King Prithivi Narayan Shah : The Conflict Of Interests Between The Two Neighbors

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After defeating the incumbent prime minister, KP Oli is in the process of forming a new government in Nepal. He faces daunting challenges -- both old and new -- in the days ahead.

Let us start with the old challenges. National interest drives the foreign policy of each country. Both India and China prefer a seamlessly friendly government in Nepal, which is not possible given the strategic contest and territorial conflict between them.

King Prithivi Narayan Shah understood the conflict of interests between the two neighbors, characterized his newly unified kingdom as a yam between two large boulders, and counselled his courtiers to keep both neighbors at arm 's length. Over time, Nepali rulers forgot the unifier 's counsel. Nepal fought two wars with Tibet-China and two with British India.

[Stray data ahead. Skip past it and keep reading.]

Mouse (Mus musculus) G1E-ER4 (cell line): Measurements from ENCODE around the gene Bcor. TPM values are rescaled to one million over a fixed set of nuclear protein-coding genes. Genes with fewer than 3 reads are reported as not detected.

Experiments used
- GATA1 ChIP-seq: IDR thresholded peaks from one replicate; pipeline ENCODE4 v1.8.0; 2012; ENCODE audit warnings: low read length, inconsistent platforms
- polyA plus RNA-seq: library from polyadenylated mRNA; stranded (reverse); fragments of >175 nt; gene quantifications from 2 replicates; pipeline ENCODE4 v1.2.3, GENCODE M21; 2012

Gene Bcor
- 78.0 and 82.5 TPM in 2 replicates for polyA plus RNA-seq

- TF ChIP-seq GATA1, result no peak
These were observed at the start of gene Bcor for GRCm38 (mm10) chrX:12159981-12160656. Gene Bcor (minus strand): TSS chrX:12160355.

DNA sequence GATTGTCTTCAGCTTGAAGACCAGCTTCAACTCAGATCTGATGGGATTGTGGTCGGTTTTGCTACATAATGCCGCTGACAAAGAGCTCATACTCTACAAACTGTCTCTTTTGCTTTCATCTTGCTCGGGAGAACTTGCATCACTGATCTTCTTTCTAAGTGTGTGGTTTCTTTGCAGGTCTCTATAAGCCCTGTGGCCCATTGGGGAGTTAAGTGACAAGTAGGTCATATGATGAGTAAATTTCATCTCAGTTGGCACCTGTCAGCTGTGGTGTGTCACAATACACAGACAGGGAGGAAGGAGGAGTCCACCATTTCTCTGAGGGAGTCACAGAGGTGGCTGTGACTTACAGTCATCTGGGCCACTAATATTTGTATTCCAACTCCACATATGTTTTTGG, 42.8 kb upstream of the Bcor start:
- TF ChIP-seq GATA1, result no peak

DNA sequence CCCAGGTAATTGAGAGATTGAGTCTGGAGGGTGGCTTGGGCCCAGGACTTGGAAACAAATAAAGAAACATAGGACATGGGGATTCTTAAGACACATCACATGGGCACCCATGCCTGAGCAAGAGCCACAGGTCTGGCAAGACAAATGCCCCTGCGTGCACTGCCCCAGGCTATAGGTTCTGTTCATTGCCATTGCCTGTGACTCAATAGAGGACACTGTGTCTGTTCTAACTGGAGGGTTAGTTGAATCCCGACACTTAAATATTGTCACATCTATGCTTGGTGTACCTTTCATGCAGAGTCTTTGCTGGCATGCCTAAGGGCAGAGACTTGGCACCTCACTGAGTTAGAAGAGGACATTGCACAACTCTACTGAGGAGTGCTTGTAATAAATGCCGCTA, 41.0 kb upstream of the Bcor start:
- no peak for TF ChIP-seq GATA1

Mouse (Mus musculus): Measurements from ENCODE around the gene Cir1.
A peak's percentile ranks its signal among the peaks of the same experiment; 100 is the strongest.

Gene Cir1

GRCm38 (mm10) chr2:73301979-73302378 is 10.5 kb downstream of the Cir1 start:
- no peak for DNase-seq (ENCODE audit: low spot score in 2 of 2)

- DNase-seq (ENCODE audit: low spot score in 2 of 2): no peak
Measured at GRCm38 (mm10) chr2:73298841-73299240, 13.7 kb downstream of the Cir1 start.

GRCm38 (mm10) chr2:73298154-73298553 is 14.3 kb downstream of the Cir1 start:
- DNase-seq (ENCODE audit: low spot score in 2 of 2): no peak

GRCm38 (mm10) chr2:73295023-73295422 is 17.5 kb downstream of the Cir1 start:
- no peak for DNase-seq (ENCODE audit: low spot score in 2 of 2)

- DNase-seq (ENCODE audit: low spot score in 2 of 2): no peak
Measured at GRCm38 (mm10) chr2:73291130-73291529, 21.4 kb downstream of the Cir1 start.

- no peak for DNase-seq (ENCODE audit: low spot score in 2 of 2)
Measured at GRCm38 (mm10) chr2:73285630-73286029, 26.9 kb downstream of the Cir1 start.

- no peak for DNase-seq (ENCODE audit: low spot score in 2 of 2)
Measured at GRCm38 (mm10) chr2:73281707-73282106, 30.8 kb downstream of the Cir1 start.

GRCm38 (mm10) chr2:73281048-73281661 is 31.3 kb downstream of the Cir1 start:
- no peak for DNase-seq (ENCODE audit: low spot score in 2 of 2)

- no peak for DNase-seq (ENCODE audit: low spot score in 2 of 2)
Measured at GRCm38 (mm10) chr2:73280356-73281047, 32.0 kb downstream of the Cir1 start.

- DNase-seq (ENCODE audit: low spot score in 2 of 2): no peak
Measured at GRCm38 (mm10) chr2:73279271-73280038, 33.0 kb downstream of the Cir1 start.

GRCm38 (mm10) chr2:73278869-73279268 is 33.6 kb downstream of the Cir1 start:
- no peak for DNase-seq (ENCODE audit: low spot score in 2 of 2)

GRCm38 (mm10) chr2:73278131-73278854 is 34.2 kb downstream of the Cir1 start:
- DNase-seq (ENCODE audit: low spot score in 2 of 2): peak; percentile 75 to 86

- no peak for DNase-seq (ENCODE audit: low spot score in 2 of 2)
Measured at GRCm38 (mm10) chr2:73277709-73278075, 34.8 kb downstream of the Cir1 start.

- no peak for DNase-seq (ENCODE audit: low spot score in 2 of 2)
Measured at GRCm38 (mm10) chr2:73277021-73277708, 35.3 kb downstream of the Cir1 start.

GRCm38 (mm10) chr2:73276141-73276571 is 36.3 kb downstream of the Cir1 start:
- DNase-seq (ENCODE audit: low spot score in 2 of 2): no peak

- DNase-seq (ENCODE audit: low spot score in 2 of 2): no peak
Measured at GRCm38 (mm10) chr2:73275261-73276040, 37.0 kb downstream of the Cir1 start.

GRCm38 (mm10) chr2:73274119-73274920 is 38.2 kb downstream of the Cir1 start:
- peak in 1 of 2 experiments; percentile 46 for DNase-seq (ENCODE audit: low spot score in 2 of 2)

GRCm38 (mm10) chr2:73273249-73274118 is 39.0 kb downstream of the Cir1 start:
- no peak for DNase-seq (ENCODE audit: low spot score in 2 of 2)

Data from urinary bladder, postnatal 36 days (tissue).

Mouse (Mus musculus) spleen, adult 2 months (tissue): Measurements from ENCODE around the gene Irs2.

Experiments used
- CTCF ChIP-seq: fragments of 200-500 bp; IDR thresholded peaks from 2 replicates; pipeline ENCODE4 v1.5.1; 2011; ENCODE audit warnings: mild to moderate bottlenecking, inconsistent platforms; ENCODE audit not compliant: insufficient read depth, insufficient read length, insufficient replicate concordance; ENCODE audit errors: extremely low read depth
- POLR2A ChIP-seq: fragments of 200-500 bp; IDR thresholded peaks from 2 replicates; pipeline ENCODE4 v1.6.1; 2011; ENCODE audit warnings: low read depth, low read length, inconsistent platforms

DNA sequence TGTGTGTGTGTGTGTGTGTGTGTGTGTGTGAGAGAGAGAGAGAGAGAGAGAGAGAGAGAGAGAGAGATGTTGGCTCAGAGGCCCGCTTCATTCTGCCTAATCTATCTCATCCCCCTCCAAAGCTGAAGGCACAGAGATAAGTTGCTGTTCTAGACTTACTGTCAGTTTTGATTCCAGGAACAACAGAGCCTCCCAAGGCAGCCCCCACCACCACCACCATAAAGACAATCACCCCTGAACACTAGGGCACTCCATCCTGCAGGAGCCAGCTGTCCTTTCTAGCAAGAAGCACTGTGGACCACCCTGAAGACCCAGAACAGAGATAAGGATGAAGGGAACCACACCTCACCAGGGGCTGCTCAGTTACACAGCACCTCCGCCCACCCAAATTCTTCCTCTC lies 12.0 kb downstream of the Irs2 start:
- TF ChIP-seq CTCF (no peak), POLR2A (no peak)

Following the loss of the second war with its southern neighbor, Nepal was forced to cede one-third of its territory, most of it fertile plains, and much of its sovereign freedom under the Sugauli Treaty of 1815. Jang Bahadur Rana restored some of the lost land by helping the British quell the Sepoy Mutiny of 1857, but the rest of the land and much of sovereignty remain irritrievable up to this day.

China did not pay much attention to Nepal until in grew economically and strategically into a global power. Since the turn of the new century, Beijing has begun to take interest in Nepali politics, complicating Kathmandu 's foreign relations with its immediate neighbors.

Lord Palmerston

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